Sunday, June 7, 2009

7-6-09 Tensions rise ahead of Suu Kyi verdict by Larry Jagan

BANGKOK// There are signs of growing unrest in Myanmar as the country readies itself for a verdict in the trial of the pro-democracy leader Aung San Suu Kyi.

Diplomats in Yangon believe the recent delays in the trial reflects a growing nervousness among the regime’s military leaders over what to do about Ms Suu Kyi and there are fears a conviction will unleash a wave of political protests similar to those in September 2007.

The signs of unrest are already evident. Every night in Yangon, “Free Aung San Suu Kyi” is scrawled across government buildings in white paint.

“The security forces are busy all night and morning scrubbing off the slogans as quickly as they find them” said a Yangon resident, who declined to be identified.

The spray paint attacks are being replicated in many cities and towns throughout the country, according to opposition sources. Even in ethnic minority areas in the Kachin and Shan states, young activists are spraying slogans on government buildings and handing out pamphlets.

“Ethnic youth are demanding Aung San Suu Kyi’s immediate release,” said Zin Linn, a spokesman for the Myanmar opposition based in Thailand. “This is very important.”

Aung San Suu Kyi is facing five years in prison if she is convicted of the charges that she broke the conditions of her house arrest by allowing an uninvited visitor, John William Yettaw, to stay at her residence. She says she is innocent.

The trial is due to resume this week inside Insein prison following several delays and the verdict is expected next week.

In another sign of growing tensions, Myanmar authorities summoned members of Ms Suu Kyi’s pro-democracy party to rebuke them for provoking “unrest” over a statement critical of her trial, state media reported yesterday.

Four senior members of the National League for Democracy (NLD) met officials for 30 minutes on Friday after comments by the party’s youth wing were leaked to the website of a prominent blogger, the New Light of Myanmar said.

“Though NLD has rights for freedom of speech, the announcement ... has harmed peace and stability and prevalence of law and order in the country and disturbed the trial proceedings of a court,” the paper reported in English.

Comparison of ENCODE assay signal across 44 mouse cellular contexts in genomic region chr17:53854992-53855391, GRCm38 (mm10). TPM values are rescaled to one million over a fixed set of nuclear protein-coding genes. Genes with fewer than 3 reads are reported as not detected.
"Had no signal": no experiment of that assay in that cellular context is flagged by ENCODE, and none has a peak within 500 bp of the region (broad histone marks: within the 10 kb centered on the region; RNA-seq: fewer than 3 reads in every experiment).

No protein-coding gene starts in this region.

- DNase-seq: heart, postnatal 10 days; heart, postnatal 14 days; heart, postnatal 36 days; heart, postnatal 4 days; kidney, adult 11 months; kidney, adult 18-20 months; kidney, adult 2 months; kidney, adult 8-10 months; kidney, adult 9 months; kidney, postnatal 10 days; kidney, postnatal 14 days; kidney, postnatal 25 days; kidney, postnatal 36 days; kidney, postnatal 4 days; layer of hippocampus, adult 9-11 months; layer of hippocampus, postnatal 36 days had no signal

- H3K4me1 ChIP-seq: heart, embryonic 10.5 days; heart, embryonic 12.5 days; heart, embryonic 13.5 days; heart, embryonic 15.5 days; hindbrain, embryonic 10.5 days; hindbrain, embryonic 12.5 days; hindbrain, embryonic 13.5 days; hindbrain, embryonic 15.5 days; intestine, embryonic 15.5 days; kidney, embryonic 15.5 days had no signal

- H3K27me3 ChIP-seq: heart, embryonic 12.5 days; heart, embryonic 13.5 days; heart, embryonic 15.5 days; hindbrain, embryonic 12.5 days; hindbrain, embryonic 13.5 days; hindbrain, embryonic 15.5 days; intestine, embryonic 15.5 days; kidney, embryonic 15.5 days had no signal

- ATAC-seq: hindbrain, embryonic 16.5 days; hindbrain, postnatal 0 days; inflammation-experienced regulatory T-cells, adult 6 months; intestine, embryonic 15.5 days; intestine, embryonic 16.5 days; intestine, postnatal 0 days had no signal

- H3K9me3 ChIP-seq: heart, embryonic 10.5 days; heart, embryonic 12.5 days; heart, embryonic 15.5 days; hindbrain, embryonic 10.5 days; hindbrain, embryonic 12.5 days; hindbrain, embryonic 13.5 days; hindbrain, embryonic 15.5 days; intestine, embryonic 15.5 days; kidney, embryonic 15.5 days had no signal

“That can mislead the people into misunderstanding the government, incite activities that may harm the public respect for the government, and cause unrest.”

The junta in Myanmar, formerly known as Burma, is coming under increased international pressure to release Ms Suu Kyi, with the leaders of Britain, France and the United States all making demands.

Young members of the NLD are preparing a silent protest in the event she is convicted. Students and other young people with no political affiliations have also joined the underground campaign to free Ms Suu Kyi.

The campaign is handing out leaflets and pictures of Ms Suu Kyi throughout the country. In several towns where the NLD have strong bases, including Mandalay, the country’s second-largest city, more than a thousand photos of her are distributed daily, as the campaigners dodge the police and security who are trying to stop them.

“Young monks are also angry and preparing to vent their feelings if Suu Kyi is not freed soon,” a senior Buddhist monk in Yangon said on condition of anonymity.

The monks are still seething after the government’s brutal crackdown on their protest movement, the Saffron Revolt, in Sept 2007.

Some young people have now formed the Myay All Zav group and intend to challenge the government in every possible way if Ms Suu Kyi is sentenced to jail at the end of this trial. “We’ll sacrifice our lives if we need to,” said one of the group’s leaders.

Critics say Ms Suu Kyi’s trial was part of a plan by Gen Than Shwe to make sure she did not sabotage plans to introduce a civilian government dominated by the military after next year’s scheduled elections. However, instead of a quiet trial and sentencing, the situation is escalating.

“With one fell swoop, Than Shwe has undermined his own strategy of trying to sideline Aung San Suu Kyi,” a senior western diplomat who knows the opposition leader well said. “Than Shwe’s actions have proved once again that she remains in everyone’s minds – inside and outside the country – as Burma’s real leader.”

“The regime is really worried now: they never expected the international community to be so vociferous and united in pressuring them,” said Zin Linn.

He said this brought about the temporary suspension of the trial – when it was surprisingly adjourned last week. This was probably to allow the junta leaders to formulate their strategy to deal with the mounting pressure and the growing unrest.

“There’s been an unusual string of surprises since the secret trial started,” a western diplomat in Yangon said on condition of anonymity.

“First they let diplomats and some journalists into the court on certain occasions, then they adjourned the hearing for more than a week on a pretext, and now they are allowing the court to hear a challenge against the trial judges’ decision not to allow all the defence witnesses, and delaying the final sessions for at least another week.”

On Friday, Ms Suu Kyi’s defence team, instead of summing up their case as planned, were allowed to present their arguments to a higher court that they should be allowed more than one witness. The prosecution brought 14 witnesses to the stand – all but one were police officers – while the judges limited the defence’s proposed four witnesses to one.

“If you look at the numbers it is one-sided, and that is why we have made this application,” said Kyi Win, Ms Suu Kyi’s chief lawyer. “It is not in accord with the law to reject defence witnesses like this. And we pointed it out to the court [during Friday’s hearing],” defence counsel Nyan Win said.

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